The Animal Free Research UK Summer Studentship & Fellowship schemes have been established to assist undergraduate or recently graduated students in gaining practical animal-replacement research experience by working in a laboratory environment.
Summer Studentships are open to students who have not yet finished their undergraduate degree and are 8 weeks long. However, students must have completed at least two years of study before the start of their studentship. Fellowships are for individuals to undertake shortly after the completion of their undergraduate degree and last 12 weeks. Students and fellows are paid a stipend for the duration of their project.
These short summer projects are a great way to get students to begin their research careers. They also allow students the opportunity to gain a better understanding of how to conduct animal-free research. Former students have found that these short projects influence their career decisions and encourage them to pursue non-animal based research careers. You can read about our 2017 Summer Students and their projects below.
Former student testimonials
How can I apply?
For further information about the grants and how to apply, please head to our ‘for researchers’ pages.
How can I support a Summer Student?
Our work is funded entirely by your generous support. Your donation can help start the careers of promising young students and contribute to developing some of the most advanced and successful human-related techniques in many areas of medical research. Help us help the next generation of scientists start their careers without using animals.
The average cost of a Summer Studentship is £1,940. If you would like to sponsor a Summer Student, please get in touch.
Summer Studentship Projects 2017
Alexander Lanz, at the University of Sheffield, will be developing a cell culture model of osteoarthritis, to replace current experiments on guinea pigs, rats and rabbits.
Rachel Henderson at the University of Glasgow conducted human-relevant research into leukaemia, without harming any mice.
Lauren Richardson from Nottingham Trent University researched Parkinson’s disease using advanced cell culture and proteomics (the study of the proteins of a cell). This will help to replace the use of primates, rats or mice.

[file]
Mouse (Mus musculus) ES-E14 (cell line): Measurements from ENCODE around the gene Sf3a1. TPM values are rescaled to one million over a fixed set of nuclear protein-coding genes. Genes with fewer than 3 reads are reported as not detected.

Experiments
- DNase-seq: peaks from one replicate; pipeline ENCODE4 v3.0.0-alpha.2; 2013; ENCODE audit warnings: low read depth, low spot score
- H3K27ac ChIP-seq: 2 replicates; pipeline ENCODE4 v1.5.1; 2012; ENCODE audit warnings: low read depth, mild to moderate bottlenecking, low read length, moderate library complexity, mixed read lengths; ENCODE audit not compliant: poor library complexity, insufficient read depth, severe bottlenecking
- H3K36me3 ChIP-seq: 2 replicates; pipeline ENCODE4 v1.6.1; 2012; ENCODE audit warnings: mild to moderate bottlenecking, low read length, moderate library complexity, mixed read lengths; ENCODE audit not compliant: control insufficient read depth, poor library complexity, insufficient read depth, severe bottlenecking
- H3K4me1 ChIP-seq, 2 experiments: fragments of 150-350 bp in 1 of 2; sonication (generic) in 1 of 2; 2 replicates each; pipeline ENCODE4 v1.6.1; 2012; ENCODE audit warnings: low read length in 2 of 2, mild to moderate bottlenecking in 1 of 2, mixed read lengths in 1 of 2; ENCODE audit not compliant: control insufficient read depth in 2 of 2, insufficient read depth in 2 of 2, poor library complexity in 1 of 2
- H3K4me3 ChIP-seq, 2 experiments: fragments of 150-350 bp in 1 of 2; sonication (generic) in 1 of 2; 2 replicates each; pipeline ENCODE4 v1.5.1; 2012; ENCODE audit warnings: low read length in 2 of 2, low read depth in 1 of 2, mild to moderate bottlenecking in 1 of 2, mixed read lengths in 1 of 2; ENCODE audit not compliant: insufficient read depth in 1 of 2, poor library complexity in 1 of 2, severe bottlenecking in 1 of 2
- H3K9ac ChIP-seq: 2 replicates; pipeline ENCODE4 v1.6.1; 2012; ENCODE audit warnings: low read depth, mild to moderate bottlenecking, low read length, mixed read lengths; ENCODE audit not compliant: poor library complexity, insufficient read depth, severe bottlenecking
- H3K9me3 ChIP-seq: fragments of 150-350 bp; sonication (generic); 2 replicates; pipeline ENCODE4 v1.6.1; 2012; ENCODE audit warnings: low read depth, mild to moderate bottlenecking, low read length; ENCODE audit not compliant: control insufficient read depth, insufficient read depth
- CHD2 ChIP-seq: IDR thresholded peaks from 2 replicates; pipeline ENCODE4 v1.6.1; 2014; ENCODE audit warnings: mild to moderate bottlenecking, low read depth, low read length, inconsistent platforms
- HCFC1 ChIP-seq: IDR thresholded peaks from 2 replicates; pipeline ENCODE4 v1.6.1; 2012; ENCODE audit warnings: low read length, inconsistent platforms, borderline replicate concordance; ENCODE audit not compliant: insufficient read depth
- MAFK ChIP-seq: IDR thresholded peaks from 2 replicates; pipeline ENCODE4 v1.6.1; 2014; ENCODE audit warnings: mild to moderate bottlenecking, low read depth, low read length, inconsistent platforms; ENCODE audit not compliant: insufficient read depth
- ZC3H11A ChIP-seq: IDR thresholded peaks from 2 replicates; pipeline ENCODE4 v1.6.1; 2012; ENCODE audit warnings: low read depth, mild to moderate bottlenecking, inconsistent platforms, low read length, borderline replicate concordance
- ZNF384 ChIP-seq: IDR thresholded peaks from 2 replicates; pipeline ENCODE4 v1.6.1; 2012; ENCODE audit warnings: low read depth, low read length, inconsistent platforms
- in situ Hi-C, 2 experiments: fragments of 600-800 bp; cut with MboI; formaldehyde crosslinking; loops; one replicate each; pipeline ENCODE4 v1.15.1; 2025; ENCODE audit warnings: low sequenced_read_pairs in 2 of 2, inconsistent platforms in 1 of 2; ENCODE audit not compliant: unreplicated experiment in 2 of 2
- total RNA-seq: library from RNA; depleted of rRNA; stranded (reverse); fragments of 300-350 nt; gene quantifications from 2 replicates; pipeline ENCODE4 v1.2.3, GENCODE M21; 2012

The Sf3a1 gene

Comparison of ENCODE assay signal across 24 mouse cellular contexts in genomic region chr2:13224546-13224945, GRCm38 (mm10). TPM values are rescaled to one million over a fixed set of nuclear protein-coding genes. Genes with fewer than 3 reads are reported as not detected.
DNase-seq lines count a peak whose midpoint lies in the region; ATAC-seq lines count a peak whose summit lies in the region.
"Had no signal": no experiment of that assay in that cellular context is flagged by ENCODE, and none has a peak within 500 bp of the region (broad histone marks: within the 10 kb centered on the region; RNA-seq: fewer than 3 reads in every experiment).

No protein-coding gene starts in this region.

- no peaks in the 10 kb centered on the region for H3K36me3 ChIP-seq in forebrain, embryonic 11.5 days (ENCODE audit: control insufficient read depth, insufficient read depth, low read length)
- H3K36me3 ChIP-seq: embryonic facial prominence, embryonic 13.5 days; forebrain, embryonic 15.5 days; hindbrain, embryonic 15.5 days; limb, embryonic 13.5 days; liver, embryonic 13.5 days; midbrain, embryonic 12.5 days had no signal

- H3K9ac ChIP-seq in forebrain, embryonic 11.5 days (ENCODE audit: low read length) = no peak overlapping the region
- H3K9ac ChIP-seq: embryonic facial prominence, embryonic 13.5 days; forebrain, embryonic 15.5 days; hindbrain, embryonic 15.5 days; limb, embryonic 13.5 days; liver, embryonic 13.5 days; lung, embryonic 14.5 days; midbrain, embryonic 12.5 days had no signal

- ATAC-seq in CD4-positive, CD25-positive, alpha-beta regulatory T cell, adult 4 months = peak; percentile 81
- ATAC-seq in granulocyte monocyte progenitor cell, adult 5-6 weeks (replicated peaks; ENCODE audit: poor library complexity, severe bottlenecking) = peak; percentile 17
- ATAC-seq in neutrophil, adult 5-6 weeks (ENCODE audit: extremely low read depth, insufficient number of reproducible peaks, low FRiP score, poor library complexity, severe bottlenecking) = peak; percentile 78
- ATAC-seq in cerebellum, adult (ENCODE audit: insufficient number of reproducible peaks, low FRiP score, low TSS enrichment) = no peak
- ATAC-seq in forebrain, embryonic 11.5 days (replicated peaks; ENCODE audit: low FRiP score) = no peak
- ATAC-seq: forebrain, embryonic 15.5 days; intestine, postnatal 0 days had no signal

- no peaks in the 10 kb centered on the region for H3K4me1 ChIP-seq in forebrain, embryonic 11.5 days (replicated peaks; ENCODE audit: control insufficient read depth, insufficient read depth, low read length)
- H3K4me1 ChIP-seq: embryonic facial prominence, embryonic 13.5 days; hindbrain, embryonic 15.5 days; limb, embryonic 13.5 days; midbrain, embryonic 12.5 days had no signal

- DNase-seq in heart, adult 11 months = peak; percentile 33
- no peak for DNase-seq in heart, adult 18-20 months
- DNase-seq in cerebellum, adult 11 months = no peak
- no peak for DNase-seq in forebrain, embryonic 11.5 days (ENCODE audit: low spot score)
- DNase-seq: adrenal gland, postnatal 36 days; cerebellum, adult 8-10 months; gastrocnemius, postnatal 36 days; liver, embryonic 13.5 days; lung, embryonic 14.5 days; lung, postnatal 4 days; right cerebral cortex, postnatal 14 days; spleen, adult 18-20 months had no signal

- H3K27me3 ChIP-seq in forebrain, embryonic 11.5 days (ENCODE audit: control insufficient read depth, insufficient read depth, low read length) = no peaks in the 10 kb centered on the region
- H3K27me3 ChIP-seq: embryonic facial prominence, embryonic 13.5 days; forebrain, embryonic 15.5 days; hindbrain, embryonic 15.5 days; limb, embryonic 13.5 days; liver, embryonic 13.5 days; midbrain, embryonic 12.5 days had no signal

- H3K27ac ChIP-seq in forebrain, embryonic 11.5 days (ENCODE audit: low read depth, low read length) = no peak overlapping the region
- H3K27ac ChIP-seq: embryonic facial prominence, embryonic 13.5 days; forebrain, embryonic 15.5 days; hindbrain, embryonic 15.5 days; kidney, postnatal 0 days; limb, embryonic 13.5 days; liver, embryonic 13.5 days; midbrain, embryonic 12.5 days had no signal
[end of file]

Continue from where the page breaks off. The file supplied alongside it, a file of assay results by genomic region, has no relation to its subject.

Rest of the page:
Joy Girgis at the University of Hertfordshire used human cell culture to develop novel testing methods in lung disease studies to replace rodent studies.
Using Thiel-embalmed cadavers at the University of Dundee, Emma-Jane Macrae has developed a ‘clot model’ to train doctors in treating stroke and heart diseases, without using pigs.
Shreya Asher will be working at Queen Mary University of London on a skin cell culture model to better understand skin cancer without having to conduct any experiments on mice.
Creation of a 3D gastrointestinal culture model to study the influence of commensal bacterial on gut growth and differentiation
At Sheffield Hallam University, Oana Voloaca will use a novel gut tissue model to investigate the influence of bacteria in gastrointestinal diseases such as crohn’s disease to replace studies in rats.
Taleen Shakouri from the University of Hertfordshire, will be developing a computer model of certain toxicology tests which has the potential to replace many experiments currently conducted on primates and mice. Project sponsored by Raj Saubhag.
A cell culture model will allow Evie Gruszyk at Sheffield Hallam University an opportunity to understand colorectal cancer without the need to use mice.
Using CRISPR-Cas9 to correct mutations in hiPSC from patients with schizophrenia who have mutations in DLG2
Edward Nendick at the University of Edinburgh will be using one of the latest cutting edge, gene editing technologies, CRISPR-Cas9, in cell culture to further our understanding of schizophrenia without using mice.
Using explant cell culture to replace mice studies, Bronte Munro at the University of East Anglia will investigate the causes of atopic dermatitis and psoriasis.
Stephanie Lunt will be working at Queen Mary University of London using patient cancer samples to identify biomarkers in skin cancer (melanoma) to help replace the use of mice.
Joanitta Akpai from the University of Hertfordshire will be working on developing novel biomaterials from pasta to create 3D cell culture models to help to replace the use of rodents in vascular disease and cancer research.
At Imperial College London, Sergi Fayos Villalta will be doing a computational modelling project looking at the development of pressure ulcers and soft tissue damage to replace the use of mice and rats. Project sponsored by Raj Saubhag.
Evaluation of the quantity and quality of RNA extracted from formalin fixed paraffin embedded prostate cancer tissue samples
To replace the use of many animals in prostate cancer research and testing, Diliany Oliveira from the University of Portsmouth will be developing a non-animal based screening tool to detect cancer biomarkers.